Sixteen-year-old Katie got an unexpected phone call from her boyfriend (they usually text). He wanted to break up, at least until the end of the school year, he told her, so he could “focus on sports.” As soon as Katie tearfully said goodbye, she already had a barrage of texts coming in. Her boyfriend, now ex, had already changed his status on Facebook from “in a relationship” to “single” with a few comments about fun times ahead in the single life and cyber high-fives from buddies. Katie didn’t have time to react before she was receiving Facebook messages, comments to her wall, and Twitter comments and direct messages asking about the break-up – one she had no idea was even coming. Everyone seemed to know about her boyfriend’s decision before she did – people online she didn’t even know – making her breakup all the more humiliating.
Underage drinking is certainly nothing new, but recent figures from the Centers for Disease Control and Prevention (CDC) are cause for alarm. Of particular concern is the fact that the age of drinking onset is getting lower and lower while the amount of alcohol consumed seems to be getting higher and higher.
Unfortunately, your teen may not only be meeting and exchanging news with friends when he/she visits online social media sites. While there, they may also very likely be viewing trendy advertising for major alcohol brands. Worse yet, many of these brands are advertising the option to purchase alcohol over the Internet and underage teens are taking advantage of the opportunity.
Springtime is, among other things, prom time. It is a time when teenagers like to up and too frequently, view the evening as an opportunity to act in ways that they perceive as grown up.
Texas parents tell a MADD, Mothers Against Drunk Driving, survey that their children aren’t interested in alcohol. Eighty-five percent of parents from Texas believe this of their children, according to a recent article.
While a lot has changed in the last two decades, alcohol consumption among our teenagers has not, according to Jan Withers, President of MADD (Mothers Against Drunk Driving). Alcohol still is the most dangerous thing our kids consume and kills more children than all illicit drugs combined, said MADD at a recent Washington D.C. press conference.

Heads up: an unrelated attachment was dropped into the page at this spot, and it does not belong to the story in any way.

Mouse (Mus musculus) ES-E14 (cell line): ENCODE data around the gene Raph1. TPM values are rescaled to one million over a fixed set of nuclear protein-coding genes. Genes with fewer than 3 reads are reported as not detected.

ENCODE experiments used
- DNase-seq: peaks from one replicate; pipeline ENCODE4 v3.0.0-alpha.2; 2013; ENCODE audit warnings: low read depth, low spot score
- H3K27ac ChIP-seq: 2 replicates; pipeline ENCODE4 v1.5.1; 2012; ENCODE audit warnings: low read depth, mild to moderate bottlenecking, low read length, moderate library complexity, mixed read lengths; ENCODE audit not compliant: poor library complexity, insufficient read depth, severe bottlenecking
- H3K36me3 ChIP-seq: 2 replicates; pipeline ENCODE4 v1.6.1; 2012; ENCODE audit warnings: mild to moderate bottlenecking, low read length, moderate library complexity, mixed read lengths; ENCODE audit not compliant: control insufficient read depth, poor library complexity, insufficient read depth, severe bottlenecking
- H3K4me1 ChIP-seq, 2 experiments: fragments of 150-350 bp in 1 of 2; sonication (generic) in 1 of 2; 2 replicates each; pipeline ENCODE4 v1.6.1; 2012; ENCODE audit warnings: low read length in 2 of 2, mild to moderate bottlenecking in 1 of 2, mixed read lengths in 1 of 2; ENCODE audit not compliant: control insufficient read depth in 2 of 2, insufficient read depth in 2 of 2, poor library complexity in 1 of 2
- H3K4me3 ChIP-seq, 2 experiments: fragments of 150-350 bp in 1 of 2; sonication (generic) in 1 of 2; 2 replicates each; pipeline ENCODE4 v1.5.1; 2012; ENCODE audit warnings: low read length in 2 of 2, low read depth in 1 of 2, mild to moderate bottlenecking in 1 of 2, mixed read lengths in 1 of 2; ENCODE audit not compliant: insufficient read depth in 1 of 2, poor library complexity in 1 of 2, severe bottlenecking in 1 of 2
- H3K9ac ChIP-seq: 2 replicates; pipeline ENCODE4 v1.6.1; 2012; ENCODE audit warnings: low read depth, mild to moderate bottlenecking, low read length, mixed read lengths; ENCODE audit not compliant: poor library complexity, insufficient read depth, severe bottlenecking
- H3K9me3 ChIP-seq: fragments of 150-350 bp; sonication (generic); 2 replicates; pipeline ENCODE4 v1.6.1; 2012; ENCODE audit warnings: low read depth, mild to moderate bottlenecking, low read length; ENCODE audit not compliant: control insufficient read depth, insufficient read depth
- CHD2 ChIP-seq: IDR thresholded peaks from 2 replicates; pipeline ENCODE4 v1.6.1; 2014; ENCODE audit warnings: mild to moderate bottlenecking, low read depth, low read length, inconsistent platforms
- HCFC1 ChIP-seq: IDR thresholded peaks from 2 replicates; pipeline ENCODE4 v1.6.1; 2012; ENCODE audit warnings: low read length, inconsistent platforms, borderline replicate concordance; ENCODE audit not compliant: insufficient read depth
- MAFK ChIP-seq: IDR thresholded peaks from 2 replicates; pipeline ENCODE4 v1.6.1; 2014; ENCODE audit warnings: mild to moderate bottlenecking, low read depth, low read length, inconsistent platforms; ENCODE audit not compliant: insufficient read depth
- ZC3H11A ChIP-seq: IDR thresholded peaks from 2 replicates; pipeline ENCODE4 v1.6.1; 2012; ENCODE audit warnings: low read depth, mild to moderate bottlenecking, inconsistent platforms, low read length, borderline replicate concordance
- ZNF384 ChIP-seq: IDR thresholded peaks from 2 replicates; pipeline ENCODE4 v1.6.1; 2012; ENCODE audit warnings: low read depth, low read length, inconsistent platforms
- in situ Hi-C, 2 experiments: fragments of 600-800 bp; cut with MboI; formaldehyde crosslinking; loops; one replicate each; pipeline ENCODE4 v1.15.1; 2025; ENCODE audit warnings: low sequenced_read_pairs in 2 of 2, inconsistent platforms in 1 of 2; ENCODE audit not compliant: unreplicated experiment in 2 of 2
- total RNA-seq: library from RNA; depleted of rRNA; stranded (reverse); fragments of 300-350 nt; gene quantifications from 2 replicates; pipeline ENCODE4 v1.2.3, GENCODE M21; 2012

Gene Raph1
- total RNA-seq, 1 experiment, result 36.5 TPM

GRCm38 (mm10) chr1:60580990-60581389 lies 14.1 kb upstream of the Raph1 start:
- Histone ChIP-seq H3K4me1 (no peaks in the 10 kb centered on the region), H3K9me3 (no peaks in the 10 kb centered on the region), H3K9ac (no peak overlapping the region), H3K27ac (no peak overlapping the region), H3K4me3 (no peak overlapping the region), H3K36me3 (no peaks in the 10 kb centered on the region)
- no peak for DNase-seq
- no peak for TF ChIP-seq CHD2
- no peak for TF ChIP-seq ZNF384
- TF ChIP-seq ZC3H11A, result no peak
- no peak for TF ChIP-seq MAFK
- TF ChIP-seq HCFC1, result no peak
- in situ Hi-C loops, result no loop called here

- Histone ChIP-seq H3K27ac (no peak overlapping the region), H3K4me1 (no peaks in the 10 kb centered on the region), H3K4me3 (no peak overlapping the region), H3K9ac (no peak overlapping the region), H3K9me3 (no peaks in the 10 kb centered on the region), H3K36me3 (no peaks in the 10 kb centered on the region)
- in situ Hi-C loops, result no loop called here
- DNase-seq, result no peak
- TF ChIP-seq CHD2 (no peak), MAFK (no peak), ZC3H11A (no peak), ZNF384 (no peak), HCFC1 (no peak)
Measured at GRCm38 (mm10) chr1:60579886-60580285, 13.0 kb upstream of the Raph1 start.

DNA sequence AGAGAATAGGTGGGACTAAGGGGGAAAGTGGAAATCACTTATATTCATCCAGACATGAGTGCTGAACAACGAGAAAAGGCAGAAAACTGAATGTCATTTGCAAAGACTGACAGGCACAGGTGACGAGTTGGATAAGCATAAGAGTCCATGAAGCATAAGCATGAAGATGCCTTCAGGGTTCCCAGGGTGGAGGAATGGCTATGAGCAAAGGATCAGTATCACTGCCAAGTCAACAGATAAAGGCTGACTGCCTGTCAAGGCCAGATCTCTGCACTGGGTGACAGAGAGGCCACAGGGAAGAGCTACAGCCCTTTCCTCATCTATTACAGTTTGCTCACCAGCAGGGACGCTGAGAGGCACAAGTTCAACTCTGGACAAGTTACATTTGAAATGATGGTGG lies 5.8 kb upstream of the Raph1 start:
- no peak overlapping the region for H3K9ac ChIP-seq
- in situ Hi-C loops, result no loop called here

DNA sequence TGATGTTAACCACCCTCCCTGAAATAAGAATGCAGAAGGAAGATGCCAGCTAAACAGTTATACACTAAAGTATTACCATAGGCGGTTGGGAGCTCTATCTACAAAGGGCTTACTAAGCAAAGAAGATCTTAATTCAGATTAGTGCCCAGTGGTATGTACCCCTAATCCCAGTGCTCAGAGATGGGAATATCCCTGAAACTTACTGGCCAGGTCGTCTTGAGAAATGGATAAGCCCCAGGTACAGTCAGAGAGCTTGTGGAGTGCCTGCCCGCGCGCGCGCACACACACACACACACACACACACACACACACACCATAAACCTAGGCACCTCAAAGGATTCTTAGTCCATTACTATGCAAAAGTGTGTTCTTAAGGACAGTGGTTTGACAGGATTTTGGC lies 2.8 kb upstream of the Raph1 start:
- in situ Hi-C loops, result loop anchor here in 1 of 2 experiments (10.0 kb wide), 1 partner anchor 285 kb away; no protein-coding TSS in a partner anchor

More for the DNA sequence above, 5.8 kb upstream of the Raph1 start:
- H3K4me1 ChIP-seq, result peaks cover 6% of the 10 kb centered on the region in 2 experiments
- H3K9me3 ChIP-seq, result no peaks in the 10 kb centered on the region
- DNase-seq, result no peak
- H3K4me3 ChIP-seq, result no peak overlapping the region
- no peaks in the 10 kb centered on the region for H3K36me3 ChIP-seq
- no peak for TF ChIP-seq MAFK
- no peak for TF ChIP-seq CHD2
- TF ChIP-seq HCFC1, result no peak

College students are often experiencing life with a new level of independence, and decisions about alcohol consumption are sometimes among the first opportunities to exercise their freedom. While some parents may consider college-age drinking a rite of passage, others want to partner with their kids to help them make good decisions.
A new study from Karolinska Institutet in Sweden has shown that parents who are present and engaged with their children play an important role in preventing their teens from binge drinking. Teens who smoke, stay out late with their friends, and have access to alcohol are at a greater risk of becoming binge drinkers in their late teens.
It is easy to assume that the traditional family meal in the evening has been set aside for busy schedules, soccer games and after school activities. While busy families still want to be involved, it may be a good idea to see how this involvement interferes with family meal time.
Parents expect that their children will have many new experiences when they leave for college, reflecting their newfound independence and freedom from rules at home. Among those new experiences are social settings where alcohol is present and drinking is encouraged by fellow students.